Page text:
In addition to differential gene expression, alternative splicing affects disease processes (23) and is a major source of protein diversity. More than two-thirds of human genes are thought to undergo alternative splicing (24). Members of the hnRNP H protein subfamily, that bind G-rich motifs, are known to be involved in alternative, tissue-specific, regulated splicing events (2527). GRS motifs that are present near splice sites act as splicing regulators by interacting with hnRNP H (28). For example, binding of hnRNP H and F to G-rich tracts near 5′ splice site favors production of alternative pro-apoptotic Bcl-xs product (29). The regulatory G-rich motifs may be capable of forming quadruplex structures. Whether quadruplex structure directly plays a role in regulating RNA processing events requires investigation.

The majority of the mammalian poly(A) region GRS sequences that we had surveyed in our previous studies (18,19) are capable of forming unimolecular G-quadruplexes. Our preliminary analysis of ∼100 alternatively processed human transcripts has also revealed the presence of quadruplex forming sequences near alternative splice sites (30). However, a more detailed investigation into the distribution of G-quadruplex sequences near RNA processing sites requires a systematic large-scale analysis of mammalian genes. Although, there have been two recent surveys of quadruplexes in the human genome (31,32), to date there has not been a comprehensive effort to study G-quadruplexes near RNA processing sites.

We have used a computational approach (30) to map putative G-quadruplex forming sequences within the transcribed regions of a large number of alternatively processed human and mouse genes. The fully annotated genomic nucleotide sequences are obtained from NCBI-based GenBank and RefSeq for computational analysis. Based on our analysis of alternatively spliced and alternatively polyadenylated human and mouse genes, we have built the GRSDB database. GRSDB provides a unique avenue for studying G-quadruplex forming sequences in the context of RNA processing sites. In addition to providing data on composition and locations of mapped quadruplexes relative to the processing sites in the pre-mRNA sequence, GRSDB offers simultaneous visual comparison of G-quadruplex distribution patterns among all the alternative RNA products of individual genes with the help of dynamically generated graphics.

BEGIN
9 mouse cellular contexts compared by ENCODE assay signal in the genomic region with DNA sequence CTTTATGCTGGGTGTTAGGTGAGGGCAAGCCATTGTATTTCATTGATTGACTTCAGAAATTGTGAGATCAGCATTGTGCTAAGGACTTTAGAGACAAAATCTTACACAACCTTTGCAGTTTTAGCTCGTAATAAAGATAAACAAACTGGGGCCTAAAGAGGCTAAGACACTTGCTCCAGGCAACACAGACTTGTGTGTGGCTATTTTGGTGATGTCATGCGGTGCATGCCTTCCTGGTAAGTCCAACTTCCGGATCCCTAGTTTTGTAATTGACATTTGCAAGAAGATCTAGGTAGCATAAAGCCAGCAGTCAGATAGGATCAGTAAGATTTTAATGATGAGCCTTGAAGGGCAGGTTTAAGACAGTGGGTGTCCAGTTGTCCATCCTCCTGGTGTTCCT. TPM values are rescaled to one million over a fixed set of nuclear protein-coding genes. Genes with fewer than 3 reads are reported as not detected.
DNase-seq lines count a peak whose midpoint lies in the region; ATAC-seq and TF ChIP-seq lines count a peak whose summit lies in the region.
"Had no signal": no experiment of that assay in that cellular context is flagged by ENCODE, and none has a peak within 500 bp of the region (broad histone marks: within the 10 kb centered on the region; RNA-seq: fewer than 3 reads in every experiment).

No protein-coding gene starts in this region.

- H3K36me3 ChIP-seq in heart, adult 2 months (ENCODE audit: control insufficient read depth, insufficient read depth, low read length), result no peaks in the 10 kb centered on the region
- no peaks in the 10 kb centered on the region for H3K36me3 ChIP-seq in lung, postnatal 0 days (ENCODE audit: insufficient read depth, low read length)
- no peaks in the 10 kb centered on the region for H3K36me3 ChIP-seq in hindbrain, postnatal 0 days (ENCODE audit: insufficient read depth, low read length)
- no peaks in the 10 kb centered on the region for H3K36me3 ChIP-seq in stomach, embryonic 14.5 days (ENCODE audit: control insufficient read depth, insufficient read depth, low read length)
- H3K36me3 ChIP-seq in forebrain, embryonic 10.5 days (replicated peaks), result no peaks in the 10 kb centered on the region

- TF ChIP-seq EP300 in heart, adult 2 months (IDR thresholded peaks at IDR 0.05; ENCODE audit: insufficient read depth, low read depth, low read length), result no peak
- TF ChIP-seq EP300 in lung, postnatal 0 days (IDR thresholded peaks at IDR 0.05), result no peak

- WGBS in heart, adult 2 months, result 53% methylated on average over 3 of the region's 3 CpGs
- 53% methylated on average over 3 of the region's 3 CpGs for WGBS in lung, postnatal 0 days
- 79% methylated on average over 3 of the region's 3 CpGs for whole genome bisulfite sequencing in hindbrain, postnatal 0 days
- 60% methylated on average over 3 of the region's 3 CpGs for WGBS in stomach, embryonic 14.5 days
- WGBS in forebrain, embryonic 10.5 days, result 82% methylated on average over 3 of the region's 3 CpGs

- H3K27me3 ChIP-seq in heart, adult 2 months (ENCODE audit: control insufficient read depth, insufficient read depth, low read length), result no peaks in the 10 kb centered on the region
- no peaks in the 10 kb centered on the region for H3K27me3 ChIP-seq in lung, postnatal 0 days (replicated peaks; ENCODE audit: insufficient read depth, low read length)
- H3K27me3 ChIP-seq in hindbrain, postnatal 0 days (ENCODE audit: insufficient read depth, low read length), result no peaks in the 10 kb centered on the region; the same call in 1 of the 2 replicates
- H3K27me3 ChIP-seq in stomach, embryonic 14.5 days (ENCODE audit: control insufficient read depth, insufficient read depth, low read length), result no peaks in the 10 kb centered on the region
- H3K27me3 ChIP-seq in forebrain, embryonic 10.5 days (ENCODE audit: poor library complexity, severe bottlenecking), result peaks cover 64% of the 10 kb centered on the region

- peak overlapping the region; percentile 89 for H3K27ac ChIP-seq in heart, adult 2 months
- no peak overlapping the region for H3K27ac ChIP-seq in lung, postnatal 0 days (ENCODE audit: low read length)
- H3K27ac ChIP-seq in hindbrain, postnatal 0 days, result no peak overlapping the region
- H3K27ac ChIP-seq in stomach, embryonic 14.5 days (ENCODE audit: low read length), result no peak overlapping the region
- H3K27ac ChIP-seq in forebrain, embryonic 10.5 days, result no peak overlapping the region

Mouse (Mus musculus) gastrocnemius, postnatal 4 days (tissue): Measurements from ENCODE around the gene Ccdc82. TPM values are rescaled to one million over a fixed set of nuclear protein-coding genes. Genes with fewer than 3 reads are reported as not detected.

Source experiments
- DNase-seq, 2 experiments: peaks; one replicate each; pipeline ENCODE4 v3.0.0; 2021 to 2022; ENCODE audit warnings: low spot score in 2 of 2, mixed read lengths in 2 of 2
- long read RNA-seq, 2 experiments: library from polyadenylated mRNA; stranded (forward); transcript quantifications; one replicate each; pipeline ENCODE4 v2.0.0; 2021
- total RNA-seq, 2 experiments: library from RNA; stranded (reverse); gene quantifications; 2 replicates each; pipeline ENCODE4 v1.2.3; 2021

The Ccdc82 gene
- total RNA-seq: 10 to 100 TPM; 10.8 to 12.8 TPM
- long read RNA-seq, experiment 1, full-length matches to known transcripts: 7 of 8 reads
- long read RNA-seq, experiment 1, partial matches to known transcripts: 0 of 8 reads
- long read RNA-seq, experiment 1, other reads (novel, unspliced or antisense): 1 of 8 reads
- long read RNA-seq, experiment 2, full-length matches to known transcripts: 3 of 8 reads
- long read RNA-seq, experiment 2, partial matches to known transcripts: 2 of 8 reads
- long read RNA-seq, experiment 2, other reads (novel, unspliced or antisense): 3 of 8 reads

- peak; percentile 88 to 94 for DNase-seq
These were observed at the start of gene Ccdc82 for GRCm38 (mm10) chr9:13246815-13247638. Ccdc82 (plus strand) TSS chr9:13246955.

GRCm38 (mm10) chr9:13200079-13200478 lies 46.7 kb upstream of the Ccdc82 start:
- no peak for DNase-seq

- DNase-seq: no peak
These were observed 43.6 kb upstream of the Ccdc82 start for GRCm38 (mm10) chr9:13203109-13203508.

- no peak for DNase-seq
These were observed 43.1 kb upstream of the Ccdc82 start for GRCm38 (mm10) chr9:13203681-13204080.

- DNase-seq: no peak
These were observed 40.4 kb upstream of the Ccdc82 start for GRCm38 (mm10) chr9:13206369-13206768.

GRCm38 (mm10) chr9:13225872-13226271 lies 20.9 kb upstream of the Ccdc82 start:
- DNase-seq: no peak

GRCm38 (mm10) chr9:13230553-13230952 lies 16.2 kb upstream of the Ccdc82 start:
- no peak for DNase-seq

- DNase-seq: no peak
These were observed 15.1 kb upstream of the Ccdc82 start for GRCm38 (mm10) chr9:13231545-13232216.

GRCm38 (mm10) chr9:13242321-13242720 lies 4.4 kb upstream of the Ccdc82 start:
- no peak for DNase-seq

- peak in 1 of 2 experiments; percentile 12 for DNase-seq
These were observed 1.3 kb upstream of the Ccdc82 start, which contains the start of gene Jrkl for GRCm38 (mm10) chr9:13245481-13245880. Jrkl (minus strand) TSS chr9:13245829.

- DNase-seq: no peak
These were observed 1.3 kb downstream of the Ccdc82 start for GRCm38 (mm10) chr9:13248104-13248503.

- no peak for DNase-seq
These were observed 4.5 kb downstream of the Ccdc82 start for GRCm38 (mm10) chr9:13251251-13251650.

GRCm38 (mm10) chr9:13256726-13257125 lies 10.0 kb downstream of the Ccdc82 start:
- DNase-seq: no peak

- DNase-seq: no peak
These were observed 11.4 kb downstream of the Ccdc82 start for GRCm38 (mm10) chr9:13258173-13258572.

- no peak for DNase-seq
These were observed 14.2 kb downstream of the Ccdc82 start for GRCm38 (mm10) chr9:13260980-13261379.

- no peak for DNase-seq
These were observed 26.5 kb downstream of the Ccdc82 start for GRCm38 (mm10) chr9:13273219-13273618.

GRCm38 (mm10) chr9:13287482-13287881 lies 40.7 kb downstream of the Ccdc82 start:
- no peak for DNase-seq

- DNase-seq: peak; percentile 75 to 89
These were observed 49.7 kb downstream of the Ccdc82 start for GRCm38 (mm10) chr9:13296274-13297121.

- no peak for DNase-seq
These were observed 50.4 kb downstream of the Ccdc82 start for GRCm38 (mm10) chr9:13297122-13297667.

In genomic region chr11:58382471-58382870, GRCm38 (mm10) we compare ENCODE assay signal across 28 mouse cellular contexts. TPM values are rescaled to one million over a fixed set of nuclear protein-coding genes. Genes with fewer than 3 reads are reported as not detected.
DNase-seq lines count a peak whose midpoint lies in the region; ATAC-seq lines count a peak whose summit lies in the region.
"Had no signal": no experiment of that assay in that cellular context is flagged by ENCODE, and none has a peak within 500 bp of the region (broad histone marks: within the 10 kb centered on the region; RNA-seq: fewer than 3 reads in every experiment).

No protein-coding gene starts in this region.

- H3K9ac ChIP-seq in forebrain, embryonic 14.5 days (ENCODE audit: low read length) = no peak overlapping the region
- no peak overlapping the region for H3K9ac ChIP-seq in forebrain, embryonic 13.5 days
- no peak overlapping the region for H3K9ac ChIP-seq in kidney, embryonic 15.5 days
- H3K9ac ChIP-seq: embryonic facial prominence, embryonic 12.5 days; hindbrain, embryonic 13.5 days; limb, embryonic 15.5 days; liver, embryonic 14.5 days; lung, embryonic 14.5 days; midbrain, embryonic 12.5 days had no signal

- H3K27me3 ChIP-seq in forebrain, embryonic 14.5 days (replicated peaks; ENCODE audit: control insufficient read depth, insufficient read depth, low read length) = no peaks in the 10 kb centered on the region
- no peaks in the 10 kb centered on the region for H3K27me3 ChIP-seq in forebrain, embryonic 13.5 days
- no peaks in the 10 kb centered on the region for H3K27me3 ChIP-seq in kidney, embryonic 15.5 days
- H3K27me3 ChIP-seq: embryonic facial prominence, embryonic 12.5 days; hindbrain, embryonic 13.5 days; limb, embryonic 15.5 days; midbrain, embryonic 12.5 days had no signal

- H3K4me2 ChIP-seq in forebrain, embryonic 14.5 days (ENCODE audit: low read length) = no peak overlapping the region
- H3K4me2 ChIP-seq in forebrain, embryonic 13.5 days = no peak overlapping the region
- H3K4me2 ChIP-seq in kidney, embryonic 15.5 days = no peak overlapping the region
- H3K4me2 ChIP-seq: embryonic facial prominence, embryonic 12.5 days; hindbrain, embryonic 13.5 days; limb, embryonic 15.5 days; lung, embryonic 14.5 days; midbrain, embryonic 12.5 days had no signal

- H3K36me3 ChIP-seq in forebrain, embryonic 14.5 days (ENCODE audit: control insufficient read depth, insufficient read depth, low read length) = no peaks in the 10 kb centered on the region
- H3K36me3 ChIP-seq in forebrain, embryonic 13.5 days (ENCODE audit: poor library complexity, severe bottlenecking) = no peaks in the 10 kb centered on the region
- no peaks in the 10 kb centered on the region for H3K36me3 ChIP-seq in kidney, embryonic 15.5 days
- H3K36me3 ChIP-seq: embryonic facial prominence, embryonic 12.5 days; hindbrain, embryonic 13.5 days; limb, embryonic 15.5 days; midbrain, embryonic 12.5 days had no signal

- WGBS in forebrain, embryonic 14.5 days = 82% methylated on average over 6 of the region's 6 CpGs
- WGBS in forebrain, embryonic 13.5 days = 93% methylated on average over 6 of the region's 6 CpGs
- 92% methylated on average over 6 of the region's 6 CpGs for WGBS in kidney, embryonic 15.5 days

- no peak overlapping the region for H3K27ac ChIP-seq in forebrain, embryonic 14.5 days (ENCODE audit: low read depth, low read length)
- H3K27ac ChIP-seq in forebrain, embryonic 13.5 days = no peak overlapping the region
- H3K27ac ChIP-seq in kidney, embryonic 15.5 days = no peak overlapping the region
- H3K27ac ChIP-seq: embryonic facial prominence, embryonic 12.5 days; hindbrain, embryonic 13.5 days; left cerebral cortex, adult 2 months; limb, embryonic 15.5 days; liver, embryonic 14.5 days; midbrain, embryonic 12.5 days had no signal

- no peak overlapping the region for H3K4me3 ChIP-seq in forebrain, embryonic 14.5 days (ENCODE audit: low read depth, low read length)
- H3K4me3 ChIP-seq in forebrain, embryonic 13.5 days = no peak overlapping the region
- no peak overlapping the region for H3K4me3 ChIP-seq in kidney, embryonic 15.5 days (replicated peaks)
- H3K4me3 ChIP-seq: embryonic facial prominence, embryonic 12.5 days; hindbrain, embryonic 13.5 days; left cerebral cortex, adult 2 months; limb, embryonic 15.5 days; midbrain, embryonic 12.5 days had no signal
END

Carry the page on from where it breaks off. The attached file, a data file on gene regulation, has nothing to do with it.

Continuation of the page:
Researchers interested in investigating the functional relevance of G-quadruplex structure, in particular its role in regulating the gene expression by alternative processing, will find GRSDB to be of great value. It allows a comprehensive large-scale analysis as well as detailed studies in individual genes. GRSDB is also a good resource for performing large-scale analysis of G-quadruplex sequence composition, including study of loops, in the transcribed regions.

The basic unit of study in GRSDB is the putative G-quadruplex that we have called QGRS (Quadruplex forming GRS). These sequences follow the motif GxNaGxNbGxNcGx. Here Gx refers to the group of guanines (which we will refer to as a G-group) that form a complex of x stacked G-tetrads. In the individual gene entries stored in GRSDB, x is generally 2, 3 or 4. The intervening arbitrary bases, Na, Nb and Nc, are called gaps or loops.

Two sequences are said to be overlapping if their positions in the nucleotide sequence do overlap. The default action of GRSDB is to display non-overlapping sequences, but the user can display all QGRS.

GRSDB is a relational database built using MySQL. The GRSDB website can be accessed at http://bioinformatics.ramapo.edu/grsdb/. This database primarily stores information about putative G-quadruplex sequences (QGRS) for genes that are alternatively processed (either alternatively spliced or alternatively polyadenylated). GRSDB is structured to facilitate queries about alternatively processed genes and to display information on the G-quadruplex sequences contained in the transcribed regions of the gene and their locations relative to RNA processing sites. Table 1 shows the types of objects found in the database.

GRSDB is populated using an auxiliary program, QGRS-Mapper, that is based on previously published methods (30) and was developed using BioPerl. Once appropriate genes have been identified, this program links to GenBank or RefSeq, downloads the corresponding genomic nucleotide sequence entry of the gene, and parses the entry for product, intron, exon, poly(A) and related information. The program then processes the nucleotide sequence to find all QGRS and map their location within the gene and their distance from relevant RNA processing sites.